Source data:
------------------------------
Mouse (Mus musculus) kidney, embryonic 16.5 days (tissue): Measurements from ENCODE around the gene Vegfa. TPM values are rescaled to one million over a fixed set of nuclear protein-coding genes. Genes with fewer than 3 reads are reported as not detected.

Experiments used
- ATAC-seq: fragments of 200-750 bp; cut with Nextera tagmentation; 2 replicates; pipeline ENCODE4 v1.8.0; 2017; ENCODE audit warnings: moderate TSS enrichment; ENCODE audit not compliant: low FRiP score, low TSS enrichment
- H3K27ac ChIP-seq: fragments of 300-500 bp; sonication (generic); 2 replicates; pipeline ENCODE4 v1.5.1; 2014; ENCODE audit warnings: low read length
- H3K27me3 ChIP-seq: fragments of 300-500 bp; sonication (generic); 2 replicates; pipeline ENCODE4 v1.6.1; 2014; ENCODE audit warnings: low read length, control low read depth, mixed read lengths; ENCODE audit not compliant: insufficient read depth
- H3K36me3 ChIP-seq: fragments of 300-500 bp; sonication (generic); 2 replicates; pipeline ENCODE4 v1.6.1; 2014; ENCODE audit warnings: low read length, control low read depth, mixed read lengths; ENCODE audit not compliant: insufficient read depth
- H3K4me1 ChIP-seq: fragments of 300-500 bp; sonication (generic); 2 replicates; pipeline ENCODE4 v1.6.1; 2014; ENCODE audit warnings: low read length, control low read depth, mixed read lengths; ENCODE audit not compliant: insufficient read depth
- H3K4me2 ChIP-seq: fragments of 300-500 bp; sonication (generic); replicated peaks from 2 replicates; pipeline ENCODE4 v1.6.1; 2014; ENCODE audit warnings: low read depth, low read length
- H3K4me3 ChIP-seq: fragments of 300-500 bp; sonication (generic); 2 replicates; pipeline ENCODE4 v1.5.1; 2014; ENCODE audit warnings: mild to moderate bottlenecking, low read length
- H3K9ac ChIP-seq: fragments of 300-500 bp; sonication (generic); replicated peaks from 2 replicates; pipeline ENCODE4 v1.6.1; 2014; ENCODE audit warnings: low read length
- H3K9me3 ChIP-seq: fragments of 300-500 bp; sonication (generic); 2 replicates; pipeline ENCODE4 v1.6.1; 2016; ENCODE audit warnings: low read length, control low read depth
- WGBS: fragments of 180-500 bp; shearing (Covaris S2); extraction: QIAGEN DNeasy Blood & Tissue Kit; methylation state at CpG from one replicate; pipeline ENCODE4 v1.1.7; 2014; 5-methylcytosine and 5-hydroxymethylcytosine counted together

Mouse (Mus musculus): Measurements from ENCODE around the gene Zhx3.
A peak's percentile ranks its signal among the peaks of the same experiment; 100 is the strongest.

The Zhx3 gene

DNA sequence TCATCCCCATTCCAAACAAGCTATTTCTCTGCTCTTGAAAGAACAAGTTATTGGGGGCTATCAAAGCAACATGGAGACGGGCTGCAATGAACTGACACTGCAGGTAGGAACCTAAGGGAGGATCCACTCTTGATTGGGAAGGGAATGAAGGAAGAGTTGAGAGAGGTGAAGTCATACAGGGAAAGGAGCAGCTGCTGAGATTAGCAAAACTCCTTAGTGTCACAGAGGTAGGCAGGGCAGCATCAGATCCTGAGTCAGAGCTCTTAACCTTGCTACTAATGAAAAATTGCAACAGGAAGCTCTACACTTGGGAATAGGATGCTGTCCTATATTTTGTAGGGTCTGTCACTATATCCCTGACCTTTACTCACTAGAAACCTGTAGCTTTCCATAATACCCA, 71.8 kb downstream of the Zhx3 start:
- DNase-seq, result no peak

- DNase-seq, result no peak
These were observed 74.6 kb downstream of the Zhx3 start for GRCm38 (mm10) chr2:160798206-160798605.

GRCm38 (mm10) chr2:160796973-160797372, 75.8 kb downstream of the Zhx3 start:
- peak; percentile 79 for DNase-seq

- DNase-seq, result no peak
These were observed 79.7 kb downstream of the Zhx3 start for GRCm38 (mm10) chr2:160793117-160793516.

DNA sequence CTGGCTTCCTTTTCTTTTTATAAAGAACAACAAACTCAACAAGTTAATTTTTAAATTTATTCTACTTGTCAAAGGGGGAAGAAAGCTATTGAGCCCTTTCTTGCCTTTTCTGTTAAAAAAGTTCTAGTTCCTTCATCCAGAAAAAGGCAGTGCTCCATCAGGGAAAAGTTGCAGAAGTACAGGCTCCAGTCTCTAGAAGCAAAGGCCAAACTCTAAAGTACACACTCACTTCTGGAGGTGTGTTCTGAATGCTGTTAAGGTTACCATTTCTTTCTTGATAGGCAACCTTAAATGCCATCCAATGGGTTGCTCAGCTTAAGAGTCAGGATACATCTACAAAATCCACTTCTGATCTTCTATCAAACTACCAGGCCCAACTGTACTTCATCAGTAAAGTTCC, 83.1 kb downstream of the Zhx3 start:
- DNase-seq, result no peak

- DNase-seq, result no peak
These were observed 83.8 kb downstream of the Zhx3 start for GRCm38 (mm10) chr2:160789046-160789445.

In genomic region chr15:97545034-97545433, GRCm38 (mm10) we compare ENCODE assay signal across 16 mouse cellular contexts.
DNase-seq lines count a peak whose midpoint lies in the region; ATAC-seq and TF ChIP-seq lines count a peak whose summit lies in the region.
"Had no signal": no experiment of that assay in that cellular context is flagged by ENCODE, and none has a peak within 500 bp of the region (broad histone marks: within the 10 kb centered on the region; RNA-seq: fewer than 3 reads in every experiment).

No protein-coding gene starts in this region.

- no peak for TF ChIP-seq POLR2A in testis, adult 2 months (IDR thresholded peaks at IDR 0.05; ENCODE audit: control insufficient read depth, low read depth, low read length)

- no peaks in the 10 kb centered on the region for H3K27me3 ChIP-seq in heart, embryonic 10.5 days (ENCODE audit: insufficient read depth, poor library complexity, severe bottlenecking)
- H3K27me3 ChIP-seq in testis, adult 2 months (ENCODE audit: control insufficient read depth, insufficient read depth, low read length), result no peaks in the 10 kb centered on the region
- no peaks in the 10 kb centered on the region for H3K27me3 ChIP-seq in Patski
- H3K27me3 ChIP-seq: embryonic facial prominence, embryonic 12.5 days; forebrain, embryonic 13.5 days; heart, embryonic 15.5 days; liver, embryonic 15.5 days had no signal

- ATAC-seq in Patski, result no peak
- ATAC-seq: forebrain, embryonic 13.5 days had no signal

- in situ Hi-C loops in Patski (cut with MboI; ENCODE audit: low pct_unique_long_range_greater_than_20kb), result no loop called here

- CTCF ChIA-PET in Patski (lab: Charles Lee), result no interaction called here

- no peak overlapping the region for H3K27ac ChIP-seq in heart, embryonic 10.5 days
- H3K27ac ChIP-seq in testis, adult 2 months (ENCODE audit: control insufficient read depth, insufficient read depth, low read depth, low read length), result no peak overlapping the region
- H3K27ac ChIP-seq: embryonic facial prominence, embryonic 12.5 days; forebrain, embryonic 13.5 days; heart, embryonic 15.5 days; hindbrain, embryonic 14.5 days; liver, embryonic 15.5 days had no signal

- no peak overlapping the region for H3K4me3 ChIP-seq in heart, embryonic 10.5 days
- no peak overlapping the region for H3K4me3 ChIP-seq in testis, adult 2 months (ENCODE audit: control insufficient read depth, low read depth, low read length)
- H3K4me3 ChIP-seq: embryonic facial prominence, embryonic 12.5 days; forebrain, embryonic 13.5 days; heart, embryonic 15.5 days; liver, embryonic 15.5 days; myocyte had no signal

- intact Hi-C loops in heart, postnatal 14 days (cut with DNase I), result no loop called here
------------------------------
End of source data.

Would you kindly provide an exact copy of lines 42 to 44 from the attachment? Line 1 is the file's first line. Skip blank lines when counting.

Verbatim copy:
- H3K27ac ChIP-seq in testis, adult 2 months (ENCODE audit: control insufficient read depth, insufficient read depth, low read depth, low read length), result no peak overlapping the region
- H3K27ac ChIP-seq: embryonic facial prominence, embryonic 12.5 days; forebrain, embryonic 13.5 days; heart, embryonic 15.5 days; hindbrain, embryonic 14.5 days; liver, embryonic 15.5 days had no signal

- no peak overlapping the region for H3K4me3 ChIP-seq in heart, embryonic 10.5 days